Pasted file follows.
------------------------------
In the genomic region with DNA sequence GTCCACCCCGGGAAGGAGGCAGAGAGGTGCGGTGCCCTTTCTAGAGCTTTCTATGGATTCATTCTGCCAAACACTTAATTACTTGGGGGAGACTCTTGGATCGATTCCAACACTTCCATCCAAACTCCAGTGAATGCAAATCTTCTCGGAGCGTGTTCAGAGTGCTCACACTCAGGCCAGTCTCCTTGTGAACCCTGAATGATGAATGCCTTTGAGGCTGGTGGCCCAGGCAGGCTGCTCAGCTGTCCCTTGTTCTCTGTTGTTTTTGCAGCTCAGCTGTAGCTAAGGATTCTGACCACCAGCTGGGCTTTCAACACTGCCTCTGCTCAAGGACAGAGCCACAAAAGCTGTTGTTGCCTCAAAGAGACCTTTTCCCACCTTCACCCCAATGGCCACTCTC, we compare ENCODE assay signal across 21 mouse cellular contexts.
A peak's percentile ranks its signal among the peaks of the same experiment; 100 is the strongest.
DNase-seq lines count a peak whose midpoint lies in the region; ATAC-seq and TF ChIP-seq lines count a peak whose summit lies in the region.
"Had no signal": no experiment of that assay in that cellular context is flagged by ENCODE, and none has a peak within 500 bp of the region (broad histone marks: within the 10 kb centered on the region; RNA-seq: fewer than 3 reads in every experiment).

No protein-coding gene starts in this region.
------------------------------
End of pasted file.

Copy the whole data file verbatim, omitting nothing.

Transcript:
In the genomic region with DNA sequence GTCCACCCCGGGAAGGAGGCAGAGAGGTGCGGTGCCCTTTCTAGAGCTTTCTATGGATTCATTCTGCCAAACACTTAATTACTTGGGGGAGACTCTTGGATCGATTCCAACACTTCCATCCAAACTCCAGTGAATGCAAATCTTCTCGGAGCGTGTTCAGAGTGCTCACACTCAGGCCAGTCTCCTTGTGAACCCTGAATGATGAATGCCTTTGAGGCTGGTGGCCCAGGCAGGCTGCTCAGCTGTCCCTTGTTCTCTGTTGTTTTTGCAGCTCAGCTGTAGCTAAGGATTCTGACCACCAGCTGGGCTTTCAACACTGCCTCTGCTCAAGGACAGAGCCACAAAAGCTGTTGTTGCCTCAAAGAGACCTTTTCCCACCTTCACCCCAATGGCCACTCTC, we compare ENCODE assay signal across 21 mouse cellular contexts.
A peak's percentile ranks its signal among the peaks of the same experiment; 100 is the strongest.
DNase-seq lines count a peak whose midpoint lies in the region; ATAC-seq and TF ChIP-seq lines count a peak whose summit lies in the region.
"Had no signal": no experiment of that assay in that cellular context is flagged by ENCODE, and none has a peak within 500 bp of the region (broad histone marks: within the 10 kb centered on the region; RNA-seq: fewer than 3 reads in every experiment).

No protein-coding gene starts in this region.